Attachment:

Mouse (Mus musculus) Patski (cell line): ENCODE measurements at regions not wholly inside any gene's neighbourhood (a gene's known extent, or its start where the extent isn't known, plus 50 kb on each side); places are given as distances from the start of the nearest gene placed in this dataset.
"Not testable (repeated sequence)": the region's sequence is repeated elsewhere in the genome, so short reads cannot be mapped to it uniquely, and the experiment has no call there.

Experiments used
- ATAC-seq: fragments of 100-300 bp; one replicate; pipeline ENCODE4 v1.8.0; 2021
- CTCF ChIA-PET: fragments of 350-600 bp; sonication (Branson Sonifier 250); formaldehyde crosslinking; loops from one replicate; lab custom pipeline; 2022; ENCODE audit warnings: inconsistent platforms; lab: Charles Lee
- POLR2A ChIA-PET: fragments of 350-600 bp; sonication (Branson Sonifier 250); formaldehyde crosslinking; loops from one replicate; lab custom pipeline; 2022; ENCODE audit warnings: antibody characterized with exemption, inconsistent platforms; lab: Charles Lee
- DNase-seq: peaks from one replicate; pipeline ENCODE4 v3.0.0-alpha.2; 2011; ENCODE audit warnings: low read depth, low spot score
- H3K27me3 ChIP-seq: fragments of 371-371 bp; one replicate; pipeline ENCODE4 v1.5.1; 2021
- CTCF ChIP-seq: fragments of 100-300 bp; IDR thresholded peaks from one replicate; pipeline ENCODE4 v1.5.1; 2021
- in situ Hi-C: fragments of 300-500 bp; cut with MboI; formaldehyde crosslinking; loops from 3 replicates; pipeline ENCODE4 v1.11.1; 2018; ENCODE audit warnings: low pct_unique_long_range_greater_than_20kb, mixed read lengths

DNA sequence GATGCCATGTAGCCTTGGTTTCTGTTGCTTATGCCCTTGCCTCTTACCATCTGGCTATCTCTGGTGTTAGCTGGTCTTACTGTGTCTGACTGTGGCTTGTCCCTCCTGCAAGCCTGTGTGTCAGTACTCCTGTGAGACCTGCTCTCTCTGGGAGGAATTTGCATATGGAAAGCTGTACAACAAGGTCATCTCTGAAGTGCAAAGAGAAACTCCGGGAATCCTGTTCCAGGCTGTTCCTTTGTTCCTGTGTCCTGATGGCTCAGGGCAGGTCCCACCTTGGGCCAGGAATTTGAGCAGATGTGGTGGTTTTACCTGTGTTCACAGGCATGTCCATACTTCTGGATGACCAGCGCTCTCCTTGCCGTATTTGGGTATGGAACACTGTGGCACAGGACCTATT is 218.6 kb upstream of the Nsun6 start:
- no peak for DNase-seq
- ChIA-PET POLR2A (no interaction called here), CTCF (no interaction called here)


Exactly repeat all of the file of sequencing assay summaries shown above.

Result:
Mouse (Mus musculus) Patski (cell line): ENCODE measurements at regions not wholly inside any gene's neighbourhood (a gene's known extent, or its start where the extent isn't known, plus 50 kb on each side); places are given as distances from the start of the nearest gene placed in this dataset.
"Not testable (repeated sequence)": the region's sequence is repeated elsewhere in the genome, so short reads cannot be mapped to it uniquely, and the experiment has no call there.

Experiments used
- ATAC-seq: fragments of 100-300 bp; one replicate; pipeline ENCODE4 v1.8.0; 2021
- CTCF ChIA-PET: fragments of 350-600 bp; sonication (Branson Sonifier 250); formaldehyde crosslinking; loops from one replicate; lab custom pipeline; 2022; ENCODE audit warnings: inconsistent platforms; lab: Charles Lee
- POLR2A ChIA-PET: fragments of 350-600 bp; sonication (Branson Sonifier 250); formaldehyde crosslinking; loops from one replicate; lab custom pipeline; 2022; ENCODE audit warnings: antibody characterized with exemption, inconsistent platforms; lab: Charles Lee
- DNase-seq: peaks from one replicate; pipeline ENCODE4 v3.0.0-alpha.2; 2011; ENCODE audit warnings: low read depth, low spot score
- H3K27me3 ChIP-seq: fragments of 371-371 bp; one replicate; pipeline ENCODE4 v1.5.1; 2021
- CTCF ChIP-seq: fragments of 100-300 bp; IDR thresholded peaks from one replicate; pipeline ENCODE4 v1.5.1; 2021
- in situ Hi-C: fragments of 300-500 bp; cut with MboI; formaldehyde crosslinking; loops from 3 replicates; pipeline ENCODE4 v1.11.1; 2018; ENCODE audit warnings: low pct_unique_long_range_greater_than_20kb, mixed read lengths

DNA sequence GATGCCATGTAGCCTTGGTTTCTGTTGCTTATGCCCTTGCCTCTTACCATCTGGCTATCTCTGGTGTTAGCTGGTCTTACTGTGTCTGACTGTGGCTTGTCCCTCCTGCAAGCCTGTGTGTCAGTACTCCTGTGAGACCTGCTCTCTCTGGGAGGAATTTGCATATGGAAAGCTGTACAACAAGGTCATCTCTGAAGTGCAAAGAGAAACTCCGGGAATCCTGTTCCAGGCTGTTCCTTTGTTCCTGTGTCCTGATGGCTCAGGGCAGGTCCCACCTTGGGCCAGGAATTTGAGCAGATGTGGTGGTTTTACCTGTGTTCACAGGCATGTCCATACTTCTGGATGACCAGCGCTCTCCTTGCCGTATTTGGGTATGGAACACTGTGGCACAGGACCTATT is 218.6 kb upstream of the Nsun6 start:
- no peak for DNase-seq
- ChIA-PET POLR2A (no interaction called here), CTCF (no interaction called here)